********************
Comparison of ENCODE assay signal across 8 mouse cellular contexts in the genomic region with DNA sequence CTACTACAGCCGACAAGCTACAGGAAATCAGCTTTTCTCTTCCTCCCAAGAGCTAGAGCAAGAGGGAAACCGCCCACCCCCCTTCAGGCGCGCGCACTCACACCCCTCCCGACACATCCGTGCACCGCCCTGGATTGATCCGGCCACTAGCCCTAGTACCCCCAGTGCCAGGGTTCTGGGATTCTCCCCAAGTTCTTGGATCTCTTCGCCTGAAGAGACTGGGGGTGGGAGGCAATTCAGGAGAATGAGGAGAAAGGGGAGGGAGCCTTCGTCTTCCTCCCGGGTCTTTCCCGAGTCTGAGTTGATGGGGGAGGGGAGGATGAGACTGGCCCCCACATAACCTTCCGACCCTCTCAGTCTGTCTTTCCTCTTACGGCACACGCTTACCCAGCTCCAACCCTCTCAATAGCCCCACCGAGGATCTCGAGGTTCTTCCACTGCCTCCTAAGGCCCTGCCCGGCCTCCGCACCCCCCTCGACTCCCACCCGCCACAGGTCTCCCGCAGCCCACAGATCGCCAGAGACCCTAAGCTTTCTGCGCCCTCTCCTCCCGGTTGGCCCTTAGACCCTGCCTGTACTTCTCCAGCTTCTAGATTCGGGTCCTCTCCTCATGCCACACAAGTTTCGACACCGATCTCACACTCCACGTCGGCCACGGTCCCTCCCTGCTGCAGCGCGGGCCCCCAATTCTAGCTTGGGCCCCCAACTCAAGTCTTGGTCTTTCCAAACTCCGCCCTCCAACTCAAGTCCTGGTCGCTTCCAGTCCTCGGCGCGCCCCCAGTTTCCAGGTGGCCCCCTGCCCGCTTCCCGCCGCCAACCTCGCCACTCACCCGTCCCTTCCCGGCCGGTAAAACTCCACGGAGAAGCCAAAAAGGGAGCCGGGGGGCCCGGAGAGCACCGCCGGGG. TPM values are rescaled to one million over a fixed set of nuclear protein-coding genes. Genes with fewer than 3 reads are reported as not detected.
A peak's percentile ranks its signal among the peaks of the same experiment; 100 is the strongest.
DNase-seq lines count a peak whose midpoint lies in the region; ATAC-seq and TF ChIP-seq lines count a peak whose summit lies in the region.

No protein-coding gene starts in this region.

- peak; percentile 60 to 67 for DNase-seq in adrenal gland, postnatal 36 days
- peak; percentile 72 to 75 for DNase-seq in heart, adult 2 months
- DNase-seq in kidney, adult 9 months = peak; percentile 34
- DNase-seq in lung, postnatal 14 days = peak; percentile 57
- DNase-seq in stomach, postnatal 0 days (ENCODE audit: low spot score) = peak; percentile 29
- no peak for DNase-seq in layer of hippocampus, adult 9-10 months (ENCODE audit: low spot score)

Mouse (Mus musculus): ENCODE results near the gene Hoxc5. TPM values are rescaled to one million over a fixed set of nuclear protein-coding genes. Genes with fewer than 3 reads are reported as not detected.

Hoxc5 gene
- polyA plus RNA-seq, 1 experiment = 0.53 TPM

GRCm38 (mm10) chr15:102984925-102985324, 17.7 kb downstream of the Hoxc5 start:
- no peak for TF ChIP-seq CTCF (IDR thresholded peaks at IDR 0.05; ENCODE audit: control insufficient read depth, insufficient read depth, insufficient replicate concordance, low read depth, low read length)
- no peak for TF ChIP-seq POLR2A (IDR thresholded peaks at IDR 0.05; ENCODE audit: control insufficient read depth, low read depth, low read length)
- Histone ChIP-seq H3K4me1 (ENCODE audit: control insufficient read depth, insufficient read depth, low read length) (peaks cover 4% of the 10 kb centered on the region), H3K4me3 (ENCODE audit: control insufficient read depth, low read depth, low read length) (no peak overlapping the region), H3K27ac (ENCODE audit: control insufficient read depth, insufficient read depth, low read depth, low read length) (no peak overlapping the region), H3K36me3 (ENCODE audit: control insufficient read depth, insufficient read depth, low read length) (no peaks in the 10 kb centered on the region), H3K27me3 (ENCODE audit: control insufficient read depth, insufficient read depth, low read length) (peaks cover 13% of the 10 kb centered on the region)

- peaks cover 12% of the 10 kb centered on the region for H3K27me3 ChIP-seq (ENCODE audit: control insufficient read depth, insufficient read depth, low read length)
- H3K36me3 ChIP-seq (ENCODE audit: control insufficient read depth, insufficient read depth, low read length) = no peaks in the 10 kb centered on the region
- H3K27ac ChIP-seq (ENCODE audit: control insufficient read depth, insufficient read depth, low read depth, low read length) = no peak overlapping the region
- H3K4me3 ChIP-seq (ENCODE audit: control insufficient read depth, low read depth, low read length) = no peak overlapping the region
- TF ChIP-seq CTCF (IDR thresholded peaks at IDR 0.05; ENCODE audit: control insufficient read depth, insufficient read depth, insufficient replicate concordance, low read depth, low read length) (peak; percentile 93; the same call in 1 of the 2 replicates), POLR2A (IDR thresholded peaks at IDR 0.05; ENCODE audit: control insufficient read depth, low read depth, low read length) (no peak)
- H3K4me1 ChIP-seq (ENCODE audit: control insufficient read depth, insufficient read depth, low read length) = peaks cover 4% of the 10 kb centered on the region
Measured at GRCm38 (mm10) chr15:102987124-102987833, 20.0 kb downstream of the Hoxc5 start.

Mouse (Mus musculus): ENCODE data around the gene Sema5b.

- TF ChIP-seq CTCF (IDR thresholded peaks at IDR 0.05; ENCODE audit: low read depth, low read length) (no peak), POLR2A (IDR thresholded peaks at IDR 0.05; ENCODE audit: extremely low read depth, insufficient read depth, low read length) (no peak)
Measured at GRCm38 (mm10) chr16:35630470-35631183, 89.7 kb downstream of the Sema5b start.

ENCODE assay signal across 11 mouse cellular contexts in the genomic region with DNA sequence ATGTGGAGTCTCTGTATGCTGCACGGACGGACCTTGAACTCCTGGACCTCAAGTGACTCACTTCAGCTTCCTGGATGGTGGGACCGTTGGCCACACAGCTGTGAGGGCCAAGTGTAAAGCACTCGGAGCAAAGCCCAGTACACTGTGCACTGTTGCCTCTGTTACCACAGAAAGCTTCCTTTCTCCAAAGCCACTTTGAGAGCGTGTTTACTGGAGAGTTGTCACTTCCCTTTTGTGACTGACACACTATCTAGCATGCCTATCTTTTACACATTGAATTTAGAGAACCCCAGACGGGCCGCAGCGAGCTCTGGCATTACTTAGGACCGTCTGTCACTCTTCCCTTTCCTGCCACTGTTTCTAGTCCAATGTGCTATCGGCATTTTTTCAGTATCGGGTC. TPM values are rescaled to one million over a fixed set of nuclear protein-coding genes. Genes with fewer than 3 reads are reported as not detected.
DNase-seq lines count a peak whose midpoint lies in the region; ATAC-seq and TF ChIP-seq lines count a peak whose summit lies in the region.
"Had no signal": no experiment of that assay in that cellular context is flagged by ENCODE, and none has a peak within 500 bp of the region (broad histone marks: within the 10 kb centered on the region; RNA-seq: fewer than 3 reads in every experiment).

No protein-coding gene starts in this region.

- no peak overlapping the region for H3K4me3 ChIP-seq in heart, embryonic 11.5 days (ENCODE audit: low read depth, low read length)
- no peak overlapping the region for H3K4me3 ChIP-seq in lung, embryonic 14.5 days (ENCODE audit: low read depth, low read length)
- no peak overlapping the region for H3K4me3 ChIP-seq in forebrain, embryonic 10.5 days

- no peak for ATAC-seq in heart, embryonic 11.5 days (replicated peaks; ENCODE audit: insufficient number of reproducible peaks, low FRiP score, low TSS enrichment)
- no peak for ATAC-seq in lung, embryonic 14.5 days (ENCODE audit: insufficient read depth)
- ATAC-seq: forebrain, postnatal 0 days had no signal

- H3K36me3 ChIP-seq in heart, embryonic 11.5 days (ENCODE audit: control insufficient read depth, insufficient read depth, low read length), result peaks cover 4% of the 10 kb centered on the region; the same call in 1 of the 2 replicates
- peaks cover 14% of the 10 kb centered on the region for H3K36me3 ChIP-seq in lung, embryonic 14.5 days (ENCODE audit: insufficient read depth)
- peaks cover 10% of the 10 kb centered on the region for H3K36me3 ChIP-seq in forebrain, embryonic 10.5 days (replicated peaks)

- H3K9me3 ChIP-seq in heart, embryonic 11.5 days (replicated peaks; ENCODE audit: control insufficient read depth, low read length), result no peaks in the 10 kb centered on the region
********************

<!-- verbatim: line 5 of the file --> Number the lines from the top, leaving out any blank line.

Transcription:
- peak; percentile 60 to 67 for DNase-seq in adrenal gland, postnatal 36 days